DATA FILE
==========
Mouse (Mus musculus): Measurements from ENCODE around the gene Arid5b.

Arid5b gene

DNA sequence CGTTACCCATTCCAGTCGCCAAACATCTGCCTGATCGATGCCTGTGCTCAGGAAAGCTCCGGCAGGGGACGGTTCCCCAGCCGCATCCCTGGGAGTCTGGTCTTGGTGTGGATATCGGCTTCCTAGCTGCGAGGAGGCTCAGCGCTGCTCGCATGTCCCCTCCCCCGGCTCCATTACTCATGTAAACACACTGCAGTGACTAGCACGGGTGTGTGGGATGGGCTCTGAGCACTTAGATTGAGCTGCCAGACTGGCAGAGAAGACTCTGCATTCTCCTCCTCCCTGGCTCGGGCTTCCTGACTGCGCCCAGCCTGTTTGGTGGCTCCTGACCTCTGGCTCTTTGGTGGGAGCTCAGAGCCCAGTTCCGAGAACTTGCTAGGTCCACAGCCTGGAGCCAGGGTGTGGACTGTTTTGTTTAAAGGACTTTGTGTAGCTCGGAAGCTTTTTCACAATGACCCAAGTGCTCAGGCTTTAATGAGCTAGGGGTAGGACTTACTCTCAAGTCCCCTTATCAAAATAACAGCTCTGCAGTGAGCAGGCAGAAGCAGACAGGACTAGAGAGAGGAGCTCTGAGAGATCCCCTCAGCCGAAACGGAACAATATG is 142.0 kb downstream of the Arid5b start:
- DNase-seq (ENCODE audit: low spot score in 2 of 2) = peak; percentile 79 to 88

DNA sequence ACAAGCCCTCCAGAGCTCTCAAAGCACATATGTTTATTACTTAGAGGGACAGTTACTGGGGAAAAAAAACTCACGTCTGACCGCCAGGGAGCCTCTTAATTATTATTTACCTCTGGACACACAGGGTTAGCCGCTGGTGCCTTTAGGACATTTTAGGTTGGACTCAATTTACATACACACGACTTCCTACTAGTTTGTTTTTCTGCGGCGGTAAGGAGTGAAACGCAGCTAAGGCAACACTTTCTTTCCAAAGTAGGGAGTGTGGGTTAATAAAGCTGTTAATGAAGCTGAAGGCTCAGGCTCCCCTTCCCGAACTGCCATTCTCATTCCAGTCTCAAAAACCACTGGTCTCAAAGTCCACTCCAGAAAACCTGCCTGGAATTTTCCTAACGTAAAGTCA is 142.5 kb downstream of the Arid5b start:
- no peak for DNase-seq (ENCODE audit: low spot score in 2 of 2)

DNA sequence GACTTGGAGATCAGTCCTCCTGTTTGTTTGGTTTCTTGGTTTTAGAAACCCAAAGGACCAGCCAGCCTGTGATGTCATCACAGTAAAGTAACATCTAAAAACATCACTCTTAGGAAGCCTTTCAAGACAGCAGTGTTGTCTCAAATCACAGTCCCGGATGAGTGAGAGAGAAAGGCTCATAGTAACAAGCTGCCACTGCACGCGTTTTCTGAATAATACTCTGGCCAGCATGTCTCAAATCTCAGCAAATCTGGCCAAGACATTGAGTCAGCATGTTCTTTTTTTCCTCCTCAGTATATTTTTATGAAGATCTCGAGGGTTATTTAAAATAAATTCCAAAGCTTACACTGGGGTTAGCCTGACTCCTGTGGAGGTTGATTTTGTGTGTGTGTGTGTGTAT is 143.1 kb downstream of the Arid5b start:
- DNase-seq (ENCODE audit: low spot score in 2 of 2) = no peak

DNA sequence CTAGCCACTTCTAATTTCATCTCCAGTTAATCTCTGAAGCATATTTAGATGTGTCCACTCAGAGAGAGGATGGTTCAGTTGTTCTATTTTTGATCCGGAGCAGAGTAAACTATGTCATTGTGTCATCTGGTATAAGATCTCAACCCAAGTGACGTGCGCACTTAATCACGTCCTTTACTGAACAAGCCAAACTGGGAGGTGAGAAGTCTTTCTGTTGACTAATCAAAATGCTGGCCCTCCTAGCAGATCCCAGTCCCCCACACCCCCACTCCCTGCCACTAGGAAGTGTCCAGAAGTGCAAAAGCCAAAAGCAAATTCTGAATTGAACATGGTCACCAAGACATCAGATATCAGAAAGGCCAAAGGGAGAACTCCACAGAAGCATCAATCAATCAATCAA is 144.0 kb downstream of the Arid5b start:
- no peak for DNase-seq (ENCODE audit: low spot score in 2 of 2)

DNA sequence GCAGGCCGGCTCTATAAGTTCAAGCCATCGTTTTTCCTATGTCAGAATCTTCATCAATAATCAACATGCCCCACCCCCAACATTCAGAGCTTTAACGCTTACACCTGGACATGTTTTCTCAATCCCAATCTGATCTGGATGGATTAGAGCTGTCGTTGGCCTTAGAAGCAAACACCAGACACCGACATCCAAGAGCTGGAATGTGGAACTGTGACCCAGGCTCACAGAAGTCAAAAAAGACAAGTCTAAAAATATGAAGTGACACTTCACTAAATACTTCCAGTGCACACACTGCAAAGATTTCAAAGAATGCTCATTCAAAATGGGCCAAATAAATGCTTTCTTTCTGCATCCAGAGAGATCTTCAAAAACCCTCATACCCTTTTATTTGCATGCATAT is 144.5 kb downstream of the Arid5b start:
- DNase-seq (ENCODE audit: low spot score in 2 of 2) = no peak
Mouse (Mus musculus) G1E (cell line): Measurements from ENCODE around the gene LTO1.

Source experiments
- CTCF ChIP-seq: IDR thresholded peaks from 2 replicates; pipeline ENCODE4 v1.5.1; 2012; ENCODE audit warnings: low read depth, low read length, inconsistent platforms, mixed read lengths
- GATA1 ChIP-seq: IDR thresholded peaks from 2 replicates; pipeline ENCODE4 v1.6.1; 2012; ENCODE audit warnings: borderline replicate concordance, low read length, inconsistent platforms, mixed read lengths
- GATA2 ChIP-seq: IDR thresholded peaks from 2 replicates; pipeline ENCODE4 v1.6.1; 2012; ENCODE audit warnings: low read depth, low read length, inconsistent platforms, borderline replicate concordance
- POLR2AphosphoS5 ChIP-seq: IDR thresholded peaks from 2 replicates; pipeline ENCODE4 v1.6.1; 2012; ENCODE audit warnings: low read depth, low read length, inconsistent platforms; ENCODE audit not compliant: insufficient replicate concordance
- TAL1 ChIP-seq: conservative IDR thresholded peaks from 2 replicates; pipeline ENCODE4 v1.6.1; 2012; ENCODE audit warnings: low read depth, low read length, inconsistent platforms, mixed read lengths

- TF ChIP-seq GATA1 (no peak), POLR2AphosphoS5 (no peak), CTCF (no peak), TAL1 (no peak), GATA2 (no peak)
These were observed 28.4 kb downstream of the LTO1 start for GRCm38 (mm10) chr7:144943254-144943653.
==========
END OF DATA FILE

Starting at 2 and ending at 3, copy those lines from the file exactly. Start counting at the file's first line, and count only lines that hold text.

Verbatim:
Arid5b gene

DNA sequence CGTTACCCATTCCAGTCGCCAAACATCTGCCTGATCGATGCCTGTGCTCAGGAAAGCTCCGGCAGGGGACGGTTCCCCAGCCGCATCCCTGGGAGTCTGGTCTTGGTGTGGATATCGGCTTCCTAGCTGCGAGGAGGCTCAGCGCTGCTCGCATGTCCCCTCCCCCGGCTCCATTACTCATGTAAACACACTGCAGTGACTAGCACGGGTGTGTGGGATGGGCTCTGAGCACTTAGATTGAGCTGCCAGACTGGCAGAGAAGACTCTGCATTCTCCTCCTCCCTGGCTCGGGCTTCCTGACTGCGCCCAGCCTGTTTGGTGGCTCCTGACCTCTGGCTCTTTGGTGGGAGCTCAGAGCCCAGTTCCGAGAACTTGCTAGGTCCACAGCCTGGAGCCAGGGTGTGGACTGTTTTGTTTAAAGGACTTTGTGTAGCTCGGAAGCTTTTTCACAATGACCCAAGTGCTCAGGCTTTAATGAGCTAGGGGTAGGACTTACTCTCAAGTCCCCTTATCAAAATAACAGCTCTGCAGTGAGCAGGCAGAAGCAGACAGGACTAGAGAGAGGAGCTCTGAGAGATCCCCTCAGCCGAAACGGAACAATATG is 142.0 kb downstream of the Arid5b start: